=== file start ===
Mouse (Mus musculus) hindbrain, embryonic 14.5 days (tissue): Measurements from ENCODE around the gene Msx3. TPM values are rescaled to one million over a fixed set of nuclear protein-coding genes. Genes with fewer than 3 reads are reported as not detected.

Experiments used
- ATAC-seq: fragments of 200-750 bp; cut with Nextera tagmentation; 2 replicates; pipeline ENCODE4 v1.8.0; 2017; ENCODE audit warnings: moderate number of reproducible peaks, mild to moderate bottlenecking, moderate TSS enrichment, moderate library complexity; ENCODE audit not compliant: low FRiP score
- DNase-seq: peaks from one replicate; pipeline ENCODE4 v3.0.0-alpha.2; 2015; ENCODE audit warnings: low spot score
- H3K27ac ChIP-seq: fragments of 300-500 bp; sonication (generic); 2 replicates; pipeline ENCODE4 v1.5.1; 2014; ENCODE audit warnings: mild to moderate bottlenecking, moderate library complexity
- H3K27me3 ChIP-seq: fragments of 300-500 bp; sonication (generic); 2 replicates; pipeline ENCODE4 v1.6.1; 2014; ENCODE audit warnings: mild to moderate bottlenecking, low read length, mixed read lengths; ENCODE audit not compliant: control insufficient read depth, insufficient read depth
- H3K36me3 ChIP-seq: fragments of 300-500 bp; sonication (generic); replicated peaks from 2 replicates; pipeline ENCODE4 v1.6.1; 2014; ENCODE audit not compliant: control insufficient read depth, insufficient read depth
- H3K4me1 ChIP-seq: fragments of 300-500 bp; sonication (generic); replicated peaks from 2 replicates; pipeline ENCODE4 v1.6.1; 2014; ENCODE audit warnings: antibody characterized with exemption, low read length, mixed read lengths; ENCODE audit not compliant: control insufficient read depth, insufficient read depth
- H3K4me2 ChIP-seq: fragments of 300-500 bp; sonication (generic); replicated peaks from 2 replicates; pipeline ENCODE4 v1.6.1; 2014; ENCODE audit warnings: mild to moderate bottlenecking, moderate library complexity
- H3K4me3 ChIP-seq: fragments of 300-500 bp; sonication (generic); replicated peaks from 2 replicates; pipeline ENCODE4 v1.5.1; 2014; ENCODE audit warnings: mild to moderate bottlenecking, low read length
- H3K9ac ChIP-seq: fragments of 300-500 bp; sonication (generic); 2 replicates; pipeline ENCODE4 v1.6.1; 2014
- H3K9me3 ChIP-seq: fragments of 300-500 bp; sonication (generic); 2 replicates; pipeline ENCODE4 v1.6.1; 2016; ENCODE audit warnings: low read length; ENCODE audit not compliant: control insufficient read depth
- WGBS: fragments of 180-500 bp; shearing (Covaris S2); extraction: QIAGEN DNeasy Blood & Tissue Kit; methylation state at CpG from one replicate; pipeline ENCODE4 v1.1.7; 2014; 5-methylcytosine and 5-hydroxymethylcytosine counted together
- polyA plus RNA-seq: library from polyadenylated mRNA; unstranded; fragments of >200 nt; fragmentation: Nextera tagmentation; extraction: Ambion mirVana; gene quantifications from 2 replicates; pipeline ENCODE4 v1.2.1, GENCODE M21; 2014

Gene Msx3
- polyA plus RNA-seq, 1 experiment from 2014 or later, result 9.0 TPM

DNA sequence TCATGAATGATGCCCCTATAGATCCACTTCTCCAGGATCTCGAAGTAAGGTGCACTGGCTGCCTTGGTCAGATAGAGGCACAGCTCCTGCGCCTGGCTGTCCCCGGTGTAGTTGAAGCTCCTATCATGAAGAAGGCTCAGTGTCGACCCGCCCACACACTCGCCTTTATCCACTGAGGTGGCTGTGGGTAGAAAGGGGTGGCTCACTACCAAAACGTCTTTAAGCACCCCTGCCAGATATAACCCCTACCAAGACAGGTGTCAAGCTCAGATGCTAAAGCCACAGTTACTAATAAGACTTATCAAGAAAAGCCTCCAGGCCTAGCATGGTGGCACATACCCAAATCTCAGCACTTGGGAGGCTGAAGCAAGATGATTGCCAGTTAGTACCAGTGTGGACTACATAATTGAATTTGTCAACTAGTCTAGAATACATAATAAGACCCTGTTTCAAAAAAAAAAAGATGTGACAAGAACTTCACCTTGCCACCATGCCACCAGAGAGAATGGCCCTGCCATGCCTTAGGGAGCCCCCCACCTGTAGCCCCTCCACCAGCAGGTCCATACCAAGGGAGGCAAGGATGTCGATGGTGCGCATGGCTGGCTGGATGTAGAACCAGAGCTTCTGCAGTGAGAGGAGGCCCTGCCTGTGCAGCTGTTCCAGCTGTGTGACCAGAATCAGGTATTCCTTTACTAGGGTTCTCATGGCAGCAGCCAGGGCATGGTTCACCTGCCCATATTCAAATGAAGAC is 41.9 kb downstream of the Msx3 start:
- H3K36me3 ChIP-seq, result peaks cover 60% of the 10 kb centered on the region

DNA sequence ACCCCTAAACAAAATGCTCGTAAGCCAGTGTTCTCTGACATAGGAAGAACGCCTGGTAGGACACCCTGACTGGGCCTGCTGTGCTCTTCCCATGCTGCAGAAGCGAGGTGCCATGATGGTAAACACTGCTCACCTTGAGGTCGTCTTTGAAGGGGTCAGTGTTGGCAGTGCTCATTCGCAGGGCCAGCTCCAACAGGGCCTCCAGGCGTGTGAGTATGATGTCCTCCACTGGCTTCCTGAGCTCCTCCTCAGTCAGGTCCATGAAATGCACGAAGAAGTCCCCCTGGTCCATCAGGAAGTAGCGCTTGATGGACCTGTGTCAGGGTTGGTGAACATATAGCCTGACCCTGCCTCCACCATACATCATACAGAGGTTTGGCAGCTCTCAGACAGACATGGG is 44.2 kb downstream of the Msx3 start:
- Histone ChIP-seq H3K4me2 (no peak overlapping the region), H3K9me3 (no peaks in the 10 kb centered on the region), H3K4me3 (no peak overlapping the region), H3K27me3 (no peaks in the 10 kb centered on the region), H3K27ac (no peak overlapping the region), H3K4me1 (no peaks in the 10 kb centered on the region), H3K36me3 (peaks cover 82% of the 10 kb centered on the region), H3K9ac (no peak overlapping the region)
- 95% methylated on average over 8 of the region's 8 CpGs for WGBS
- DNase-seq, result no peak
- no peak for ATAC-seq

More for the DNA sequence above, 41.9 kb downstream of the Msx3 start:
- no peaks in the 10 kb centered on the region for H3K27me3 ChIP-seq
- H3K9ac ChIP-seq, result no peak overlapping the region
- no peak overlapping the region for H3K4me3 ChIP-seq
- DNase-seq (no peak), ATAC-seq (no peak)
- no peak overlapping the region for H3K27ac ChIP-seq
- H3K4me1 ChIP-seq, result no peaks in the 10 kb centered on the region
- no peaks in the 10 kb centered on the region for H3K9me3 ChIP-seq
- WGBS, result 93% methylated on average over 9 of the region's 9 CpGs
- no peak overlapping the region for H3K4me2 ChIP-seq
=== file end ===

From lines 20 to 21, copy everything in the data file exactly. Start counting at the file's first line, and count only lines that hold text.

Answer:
- Histone ChIP-seq H3K4me2 (no peak overlapping the region), H3K9me3 (no peaks in the 10 kb centered on the region), H3K4me3 (no peak overlapping the region), H3K27me3 (no peaks in the 10 kb centered on the region), H3K27ac (no peak overlapping the region), H3K4me1 (no peaks in the 10 kb centered on the region), H3K36me3 (peaks cover 82% of the 10 kb centered on the region), H3K9ac (no peak overlapping the region)
- 95% methylated on average over 8 of the region's 8 CpGs for WGBS